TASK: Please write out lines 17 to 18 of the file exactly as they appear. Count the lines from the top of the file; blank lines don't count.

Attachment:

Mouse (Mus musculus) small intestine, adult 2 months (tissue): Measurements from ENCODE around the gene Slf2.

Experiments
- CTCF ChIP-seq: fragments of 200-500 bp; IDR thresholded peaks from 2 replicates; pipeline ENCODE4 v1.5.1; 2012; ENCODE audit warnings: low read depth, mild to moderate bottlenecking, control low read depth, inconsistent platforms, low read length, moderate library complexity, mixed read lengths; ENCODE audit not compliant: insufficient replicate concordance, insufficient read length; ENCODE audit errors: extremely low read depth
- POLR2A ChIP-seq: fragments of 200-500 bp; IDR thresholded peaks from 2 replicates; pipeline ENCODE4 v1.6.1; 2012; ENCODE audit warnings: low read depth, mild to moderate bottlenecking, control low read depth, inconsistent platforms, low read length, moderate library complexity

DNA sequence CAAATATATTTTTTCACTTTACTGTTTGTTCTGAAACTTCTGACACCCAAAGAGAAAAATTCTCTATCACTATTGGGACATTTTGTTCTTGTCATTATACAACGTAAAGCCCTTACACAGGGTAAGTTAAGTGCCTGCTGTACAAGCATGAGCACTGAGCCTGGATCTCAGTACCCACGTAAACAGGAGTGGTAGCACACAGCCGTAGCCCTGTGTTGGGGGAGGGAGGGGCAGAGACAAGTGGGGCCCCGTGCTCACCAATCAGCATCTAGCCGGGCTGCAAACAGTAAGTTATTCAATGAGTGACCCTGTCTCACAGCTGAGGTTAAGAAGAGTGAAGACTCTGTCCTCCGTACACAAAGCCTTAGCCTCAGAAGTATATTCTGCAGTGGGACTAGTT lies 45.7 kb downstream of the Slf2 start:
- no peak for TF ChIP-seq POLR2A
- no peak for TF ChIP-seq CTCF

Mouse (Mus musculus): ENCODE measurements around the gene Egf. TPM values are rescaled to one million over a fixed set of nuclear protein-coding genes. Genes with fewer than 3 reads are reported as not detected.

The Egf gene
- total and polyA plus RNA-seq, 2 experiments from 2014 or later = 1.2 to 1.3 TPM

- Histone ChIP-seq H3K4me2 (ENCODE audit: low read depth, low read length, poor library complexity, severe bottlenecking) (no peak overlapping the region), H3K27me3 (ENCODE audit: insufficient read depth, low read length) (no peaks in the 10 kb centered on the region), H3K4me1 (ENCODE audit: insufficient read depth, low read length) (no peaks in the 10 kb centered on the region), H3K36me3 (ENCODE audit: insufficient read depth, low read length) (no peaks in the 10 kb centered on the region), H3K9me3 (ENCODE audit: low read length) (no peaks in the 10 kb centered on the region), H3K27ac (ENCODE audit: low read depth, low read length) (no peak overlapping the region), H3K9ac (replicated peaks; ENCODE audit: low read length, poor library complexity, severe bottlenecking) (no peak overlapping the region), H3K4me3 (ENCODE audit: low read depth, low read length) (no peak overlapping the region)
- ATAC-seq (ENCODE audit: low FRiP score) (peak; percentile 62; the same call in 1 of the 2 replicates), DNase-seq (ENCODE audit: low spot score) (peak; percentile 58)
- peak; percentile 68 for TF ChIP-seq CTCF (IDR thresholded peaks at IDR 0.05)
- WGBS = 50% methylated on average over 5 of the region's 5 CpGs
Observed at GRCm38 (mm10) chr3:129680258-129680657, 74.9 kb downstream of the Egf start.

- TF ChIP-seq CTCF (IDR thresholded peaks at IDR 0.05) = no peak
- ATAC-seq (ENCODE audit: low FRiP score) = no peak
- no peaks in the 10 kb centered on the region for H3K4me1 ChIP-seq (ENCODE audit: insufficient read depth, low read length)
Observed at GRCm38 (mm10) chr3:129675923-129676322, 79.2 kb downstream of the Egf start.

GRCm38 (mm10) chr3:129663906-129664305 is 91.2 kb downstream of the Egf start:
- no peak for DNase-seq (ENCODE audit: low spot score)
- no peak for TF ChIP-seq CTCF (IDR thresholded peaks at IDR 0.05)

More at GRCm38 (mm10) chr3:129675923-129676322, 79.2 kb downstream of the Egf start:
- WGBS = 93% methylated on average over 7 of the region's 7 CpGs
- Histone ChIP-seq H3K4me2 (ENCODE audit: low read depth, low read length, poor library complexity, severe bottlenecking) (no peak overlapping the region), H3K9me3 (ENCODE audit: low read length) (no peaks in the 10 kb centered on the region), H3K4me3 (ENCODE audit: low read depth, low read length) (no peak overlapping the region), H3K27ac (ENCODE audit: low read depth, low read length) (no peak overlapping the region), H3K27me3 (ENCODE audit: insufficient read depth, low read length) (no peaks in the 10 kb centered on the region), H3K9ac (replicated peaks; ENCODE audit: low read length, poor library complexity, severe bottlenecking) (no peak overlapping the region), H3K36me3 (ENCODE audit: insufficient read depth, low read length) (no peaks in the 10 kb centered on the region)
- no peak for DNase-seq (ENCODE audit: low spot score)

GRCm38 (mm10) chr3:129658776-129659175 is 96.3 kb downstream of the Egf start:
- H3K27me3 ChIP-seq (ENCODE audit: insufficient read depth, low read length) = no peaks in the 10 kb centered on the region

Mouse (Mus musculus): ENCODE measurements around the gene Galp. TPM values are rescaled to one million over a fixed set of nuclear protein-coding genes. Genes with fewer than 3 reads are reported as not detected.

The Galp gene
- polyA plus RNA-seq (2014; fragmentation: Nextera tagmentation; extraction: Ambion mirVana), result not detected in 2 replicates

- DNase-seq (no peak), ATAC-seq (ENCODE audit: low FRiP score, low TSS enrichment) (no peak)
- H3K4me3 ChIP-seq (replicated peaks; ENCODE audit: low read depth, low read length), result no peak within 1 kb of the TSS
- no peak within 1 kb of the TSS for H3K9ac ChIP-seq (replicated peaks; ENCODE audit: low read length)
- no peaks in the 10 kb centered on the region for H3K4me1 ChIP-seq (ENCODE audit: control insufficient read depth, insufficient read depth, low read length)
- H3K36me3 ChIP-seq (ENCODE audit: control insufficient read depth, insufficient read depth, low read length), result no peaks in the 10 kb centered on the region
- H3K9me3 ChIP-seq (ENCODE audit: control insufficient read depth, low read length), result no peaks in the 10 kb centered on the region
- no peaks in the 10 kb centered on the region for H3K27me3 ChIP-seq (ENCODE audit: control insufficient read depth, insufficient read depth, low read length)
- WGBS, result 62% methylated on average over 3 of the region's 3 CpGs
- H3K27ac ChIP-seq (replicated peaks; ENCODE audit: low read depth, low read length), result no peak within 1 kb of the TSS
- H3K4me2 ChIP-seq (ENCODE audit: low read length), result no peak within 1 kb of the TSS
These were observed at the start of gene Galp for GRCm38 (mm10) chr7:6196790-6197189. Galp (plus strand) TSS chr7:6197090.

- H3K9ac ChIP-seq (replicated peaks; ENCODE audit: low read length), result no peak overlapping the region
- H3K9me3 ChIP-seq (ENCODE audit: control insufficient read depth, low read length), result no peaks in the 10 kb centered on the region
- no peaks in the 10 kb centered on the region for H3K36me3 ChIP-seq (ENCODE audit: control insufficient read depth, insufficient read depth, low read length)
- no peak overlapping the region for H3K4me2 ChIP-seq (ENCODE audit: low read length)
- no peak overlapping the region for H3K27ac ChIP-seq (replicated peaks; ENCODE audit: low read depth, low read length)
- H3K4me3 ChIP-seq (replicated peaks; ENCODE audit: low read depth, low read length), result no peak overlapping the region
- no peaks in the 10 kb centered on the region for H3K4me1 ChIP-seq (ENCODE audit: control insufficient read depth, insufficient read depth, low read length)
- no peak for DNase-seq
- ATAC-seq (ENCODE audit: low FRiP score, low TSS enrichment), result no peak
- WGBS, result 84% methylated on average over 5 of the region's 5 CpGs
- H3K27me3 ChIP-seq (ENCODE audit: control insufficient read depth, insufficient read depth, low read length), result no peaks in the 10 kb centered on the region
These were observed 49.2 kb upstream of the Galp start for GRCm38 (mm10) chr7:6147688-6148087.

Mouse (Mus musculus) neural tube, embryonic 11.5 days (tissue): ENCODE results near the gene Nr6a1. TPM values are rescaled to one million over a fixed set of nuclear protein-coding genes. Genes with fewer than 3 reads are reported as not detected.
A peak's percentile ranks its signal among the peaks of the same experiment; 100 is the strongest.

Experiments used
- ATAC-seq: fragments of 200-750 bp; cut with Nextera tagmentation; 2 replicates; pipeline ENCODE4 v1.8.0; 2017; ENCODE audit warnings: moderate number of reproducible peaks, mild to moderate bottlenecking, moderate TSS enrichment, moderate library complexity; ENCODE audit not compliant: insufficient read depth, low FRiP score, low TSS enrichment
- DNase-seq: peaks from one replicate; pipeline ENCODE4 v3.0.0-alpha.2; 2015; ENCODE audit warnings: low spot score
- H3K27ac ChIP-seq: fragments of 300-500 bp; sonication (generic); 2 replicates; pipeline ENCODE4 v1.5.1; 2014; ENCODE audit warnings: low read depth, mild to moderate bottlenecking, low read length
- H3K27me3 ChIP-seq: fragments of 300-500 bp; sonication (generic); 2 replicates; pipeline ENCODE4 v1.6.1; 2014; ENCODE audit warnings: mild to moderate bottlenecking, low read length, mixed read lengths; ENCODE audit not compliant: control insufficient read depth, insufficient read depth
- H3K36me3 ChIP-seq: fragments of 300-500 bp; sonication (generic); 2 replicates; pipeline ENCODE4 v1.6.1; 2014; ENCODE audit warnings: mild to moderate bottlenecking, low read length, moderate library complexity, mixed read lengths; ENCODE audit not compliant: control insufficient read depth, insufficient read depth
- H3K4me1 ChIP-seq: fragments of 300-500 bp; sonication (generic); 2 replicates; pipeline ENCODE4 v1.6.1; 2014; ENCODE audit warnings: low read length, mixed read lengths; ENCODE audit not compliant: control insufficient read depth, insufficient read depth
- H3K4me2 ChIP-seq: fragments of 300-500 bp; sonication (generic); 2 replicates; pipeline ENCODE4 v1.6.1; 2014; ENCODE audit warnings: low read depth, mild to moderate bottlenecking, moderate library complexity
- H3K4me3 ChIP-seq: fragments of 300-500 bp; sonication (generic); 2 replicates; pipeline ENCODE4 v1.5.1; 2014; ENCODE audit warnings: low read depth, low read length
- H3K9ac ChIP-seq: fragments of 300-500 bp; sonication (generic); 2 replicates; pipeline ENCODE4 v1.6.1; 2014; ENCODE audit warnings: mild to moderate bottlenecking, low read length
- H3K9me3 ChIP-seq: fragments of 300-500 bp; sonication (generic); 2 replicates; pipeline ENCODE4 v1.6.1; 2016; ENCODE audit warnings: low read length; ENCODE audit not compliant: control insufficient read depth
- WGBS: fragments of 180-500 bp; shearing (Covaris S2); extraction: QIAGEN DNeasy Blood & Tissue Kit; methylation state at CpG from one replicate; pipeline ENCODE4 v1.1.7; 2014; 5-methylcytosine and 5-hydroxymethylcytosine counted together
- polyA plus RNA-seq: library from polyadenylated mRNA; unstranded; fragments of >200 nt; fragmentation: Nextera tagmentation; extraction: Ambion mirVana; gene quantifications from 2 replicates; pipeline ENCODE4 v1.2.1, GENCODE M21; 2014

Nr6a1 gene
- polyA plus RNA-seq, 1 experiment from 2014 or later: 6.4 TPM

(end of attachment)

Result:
- ATAC-seq (ENCODE audit: low FRiP score) = no peak
- no peaks in the 10 kb centered on the region for H3K4me1 ChIP-seq (ENCODE audit: insufficient read depth, low read length)